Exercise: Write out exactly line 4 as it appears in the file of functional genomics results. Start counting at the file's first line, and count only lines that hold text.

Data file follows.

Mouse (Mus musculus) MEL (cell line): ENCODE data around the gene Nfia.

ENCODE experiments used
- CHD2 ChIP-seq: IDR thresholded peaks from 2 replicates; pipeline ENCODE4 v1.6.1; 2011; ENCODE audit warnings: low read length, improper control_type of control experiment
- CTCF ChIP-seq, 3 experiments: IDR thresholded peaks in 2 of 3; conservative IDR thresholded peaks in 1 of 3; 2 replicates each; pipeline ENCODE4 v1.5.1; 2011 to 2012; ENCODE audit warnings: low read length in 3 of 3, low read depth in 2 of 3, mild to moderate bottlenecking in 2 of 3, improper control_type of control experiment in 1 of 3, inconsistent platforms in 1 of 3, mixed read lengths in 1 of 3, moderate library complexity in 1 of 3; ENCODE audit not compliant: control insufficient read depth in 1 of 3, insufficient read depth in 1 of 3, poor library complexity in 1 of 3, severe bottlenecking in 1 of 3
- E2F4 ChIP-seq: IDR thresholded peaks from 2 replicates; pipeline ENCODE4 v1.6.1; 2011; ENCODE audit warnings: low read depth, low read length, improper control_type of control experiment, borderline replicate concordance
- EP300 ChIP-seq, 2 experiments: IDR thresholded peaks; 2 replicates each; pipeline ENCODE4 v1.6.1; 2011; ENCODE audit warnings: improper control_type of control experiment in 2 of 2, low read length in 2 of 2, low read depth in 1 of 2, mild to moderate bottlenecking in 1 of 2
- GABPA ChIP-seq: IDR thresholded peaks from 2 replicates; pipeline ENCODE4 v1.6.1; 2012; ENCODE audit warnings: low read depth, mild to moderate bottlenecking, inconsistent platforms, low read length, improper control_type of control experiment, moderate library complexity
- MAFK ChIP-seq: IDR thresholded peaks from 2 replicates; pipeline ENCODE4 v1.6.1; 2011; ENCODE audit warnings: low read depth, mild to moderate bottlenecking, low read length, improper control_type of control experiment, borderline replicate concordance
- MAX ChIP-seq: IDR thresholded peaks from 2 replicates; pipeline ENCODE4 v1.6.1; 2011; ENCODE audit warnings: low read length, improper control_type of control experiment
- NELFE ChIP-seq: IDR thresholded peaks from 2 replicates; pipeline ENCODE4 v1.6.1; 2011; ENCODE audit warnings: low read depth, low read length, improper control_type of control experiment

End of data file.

- CTCF ChIP-seq, 3 experiments: IDR thresholded peaks in 2 of 3; conservative IDR thresholded peaks in 1 of 3; 2 replicates each; pipeline ENCODE4 v1.5.1; 2011 to 2012; ENCODE audit warnings: low read length in 3 of 3, low read depth in 2 of 3, mild to moderate bottlenecking in 2 of 3, improper control_type of control experiment in 1 of 3, inconsistent platforms in 1 of 3, mixed read lengths in 1 of 3, moderate library complexity in 1 of 3; ENCODE audit not compliant: control insufficient read depth in 1 of 3, insufficient read depth in 1 of 3, poor library complexity in 1 of 3, severe bottlenecking in 1 of 3